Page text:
The Arabic language is closely related to Hebrew and Aramaic, as it shares a place in the Semitic branch of languages, which is centered mostly in North Africa and the Middle East. Arabic has more than 280 million speakers today, and the language is widely studied in Islamic societies where it is not often used for everyday speech.
Arabic also shares status as one of the six official languages of the United Nations (the others being English, French, Mandarin, Russian, and Spanish), reflecting the substantial political and cultural importance of the language. Almost twenty countries host sizable populations of Arabic speakers: Algeria, Bahrain, Egypt, Iraq, Jordan, Kuwait, Lebanon, Libya, Mauritania, Morocco, Oman, Qatar, Saudi Arabia, Somalia, Sudan, Syria, Tunisia, United Arab Emirates, and Yemen.
Due to the political and economic history of Arabic-speaking cultures, Arabic has provided loanwords to languages such as Persian, Turkish, and Urdu, and certainly English, by way of European civilization during the Middle Ages. “Everyday English” words such as “algebra,” “amber,” “cotton,” “lemon,” “serendipity,” “talisman,” and (indirectly) “zero” all stem from Arabic.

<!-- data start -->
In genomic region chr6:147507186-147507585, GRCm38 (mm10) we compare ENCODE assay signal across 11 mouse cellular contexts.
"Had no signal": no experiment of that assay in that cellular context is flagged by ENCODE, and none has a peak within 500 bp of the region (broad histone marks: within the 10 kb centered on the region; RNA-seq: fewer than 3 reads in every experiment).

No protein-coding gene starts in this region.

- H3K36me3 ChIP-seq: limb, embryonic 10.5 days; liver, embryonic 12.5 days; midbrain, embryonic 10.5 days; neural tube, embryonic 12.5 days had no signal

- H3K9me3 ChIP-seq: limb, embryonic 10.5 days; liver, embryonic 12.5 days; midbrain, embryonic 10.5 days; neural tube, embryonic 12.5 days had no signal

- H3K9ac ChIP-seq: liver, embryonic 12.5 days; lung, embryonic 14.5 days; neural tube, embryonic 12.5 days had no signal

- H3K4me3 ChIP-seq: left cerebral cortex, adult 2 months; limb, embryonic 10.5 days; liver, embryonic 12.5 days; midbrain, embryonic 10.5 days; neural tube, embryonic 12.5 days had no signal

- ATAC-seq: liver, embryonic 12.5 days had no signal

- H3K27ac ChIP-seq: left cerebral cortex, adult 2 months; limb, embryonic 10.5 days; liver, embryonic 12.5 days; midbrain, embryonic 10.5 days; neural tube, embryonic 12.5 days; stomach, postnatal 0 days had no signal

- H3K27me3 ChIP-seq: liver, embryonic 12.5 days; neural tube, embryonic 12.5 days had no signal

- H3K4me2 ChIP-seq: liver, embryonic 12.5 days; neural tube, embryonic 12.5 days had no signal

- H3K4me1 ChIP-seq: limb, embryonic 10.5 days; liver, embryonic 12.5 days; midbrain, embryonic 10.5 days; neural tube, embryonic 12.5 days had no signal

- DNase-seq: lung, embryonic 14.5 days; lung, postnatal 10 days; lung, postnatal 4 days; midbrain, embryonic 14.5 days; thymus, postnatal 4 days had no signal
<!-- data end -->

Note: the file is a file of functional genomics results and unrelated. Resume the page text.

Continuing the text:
About the Curriculum
Arabic courses use a self-instructional language program format with enrollments limited to three to six students. Examinations in the language are half oral (administered by external examiners appointed by the University) and half written (administered by the course professor).
The following resources can be used to practice listening and reading comprehension skills and to gain a better understanding of the geography, history and popular culture relevant to Arabic language study.